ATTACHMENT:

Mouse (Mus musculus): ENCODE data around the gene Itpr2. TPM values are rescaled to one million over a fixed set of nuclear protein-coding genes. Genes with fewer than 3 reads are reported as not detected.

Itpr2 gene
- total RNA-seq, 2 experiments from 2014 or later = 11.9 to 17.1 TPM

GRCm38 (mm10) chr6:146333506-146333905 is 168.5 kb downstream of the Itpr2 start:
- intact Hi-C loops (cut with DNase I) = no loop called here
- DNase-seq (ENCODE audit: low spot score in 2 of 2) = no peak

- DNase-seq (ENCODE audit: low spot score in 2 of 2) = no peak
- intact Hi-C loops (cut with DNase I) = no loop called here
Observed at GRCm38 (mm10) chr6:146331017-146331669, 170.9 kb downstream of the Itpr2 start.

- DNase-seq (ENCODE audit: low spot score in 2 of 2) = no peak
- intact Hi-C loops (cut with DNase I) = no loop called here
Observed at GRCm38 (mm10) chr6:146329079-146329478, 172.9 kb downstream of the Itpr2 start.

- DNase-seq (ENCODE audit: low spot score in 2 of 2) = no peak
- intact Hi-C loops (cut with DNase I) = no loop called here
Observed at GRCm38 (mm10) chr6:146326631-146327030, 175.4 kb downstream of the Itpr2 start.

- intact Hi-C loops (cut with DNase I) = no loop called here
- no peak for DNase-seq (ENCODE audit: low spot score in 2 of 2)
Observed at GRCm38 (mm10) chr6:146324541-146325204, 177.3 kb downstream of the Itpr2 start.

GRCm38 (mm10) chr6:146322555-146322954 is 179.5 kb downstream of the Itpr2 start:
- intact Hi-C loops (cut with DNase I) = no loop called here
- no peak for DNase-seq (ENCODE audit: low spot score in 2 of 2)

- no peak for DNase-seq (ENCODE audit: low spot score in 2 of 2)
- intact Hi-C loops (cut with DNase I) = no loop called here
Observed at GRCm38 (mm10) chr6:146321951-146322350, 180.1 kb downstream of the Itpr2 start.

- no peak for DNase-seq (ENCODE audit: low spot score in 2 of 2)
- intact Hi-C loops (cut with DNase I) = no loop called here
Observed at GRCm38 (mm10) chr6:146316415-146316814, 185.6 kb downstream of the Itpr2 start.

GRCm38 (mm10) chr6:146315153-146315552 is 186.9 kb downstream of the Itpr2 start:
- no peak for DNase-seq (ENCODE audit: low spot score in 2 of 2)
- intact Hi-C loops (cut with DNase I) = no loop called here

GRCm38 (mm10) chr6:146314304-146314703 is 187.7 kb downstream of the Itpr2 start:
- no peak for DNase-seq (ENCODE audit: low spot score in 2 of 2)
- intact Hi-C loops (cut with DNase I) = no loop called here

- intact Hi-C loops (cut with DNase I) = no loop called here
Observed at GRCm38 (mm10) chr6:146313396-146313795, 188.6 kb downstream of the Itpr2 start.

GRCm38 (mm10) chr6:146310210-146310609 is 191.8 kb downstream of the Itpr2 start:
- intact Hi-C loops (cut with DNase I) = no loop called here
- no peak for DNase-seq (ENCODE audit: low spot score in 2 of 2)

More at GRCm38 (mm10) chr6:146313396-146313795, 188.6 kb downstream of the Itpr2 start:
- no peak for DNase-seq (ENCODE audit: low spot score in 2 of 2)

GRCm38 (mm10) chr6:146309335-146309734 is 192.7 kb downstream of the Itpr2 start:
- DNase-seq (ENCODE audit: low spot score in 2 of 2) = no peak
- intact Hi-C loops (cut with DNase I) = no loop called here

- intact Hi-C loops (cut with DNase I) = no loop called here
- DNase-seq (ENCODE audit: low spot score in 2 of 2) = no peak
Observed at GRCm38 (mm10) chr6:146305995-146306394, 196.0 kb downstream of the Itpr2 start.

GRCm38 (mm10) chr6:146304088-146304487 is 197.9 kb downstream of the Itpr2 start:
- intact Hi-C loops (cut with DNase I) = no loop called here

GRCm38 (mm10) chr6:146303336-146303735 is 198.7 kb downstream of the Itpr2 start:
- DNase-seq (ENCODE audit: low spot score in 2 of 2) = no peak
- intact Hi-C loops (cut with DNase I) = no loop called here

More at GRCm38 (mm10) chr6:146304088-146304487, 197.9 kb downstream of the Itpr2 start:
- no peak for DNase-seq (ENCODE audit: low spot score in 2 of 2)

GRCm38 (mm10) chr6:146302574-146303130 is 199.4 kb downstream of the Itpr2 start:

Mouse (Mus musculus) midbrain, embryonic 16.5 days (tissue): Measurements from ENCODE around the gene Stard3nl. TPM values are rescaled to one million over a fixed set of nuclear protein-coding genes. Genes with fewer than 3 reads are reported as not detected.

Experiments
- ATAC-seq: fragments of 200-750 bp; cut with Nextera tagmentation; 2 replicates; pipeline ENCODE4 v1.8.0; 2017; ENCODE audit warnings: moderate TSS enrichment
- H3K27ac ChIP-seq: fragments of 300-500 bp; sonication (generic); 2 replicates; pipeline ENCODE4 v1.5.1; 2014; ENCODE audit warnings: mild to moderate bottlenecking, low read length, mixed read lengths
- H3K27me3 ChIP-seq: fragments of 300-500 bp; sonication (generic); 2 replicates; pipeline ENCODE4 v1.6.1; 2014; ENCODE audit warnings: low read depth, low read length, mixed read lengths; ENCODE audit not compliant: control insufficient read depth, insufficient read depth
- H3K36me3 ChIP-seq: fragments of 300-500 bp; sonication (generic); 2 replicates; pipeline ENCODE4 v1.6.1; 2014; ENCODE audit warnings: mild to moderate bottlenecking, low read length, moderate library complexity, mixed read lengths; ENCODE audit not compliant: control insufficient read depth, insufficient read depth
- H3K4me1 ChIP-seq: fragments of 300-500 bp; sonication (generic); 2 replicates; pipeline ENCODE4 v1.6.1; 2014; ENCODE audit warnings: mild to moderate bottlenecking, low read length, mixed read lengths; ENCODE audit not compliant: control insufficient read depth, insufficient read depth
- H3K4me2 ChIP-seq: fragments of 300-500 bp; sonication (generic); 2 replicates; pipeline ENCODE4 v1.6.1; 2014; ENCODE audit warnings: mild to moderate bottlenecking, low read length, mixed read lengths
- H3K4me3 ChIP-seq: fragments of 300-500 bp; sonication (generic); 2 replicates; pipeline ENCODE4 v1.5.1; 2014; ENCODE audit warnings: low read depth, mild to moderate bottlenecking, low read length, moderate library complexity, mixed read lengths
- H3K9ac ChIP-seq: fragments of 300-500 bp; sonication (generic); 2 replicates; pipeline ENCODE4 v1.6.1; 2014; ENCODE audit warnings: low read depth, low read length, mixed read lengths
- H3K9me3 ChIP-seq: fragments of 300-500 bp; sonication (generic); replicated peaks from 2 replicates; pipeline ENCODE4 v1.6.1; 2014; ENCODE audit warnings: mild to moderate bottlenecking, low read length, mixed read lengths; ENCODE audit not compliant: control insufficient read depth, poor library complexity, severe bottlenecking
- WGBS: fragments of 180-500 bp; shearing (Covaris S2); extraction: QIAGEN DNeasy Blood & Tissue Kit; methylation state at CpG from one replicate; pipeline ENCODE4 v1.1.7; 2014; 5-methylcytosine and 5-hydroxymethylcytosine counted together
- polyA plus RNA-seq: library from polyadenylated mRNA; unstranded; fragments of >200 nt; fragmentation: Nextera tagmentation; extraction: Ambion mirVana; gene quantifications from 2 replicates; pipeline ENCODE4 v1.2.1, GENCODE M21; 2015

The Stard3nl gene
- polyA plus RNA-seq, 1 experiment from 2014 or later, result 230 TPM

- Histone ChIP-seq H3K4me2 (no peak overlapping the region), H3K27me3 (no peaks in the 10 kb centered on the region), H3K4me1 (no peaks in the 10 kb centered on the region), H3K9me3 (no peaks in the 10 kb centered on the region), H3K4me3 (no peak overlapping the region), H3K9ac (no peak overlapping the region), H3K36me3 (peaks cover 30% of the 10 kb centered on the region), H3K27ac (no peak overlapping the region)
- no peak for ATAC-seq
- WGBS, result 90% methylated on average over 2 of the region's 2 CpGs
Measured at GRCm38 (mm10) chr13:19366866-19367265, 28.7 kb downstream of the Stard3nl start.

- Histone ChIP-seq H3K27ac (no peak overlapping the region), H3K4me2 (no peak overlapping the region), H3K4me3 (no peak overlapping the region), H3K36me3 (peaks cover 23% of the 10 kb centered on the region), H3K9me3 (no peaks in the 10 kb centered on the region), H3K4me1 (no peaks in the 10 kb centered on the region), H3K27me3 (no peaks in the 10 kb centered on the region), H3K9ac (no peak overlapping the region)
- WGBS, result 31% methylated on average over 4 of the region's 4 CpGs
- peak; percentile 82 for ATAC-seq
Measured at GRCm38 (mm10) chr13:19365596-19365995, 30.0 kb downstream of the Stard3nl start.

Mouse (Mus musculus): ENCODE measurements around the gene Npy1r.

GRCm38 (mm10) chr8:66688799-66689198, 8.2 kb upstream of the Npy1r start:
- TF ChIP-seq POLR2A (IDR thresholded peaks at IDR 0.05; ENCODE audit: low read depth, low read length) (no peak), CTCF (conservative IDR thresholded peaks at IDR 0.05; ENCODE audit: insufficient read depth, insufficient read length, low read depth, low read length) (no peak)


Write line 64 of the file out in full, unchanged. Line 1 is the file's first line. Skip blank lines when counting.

- H3K9ac ChIP-seq: fragments of 300-500 bp; sonication (generic); 2 replicates; pipeline ENCODE4 v1.6.1; 2014; ENCODE audit warnings: low read depth, low read length, mixed read lengths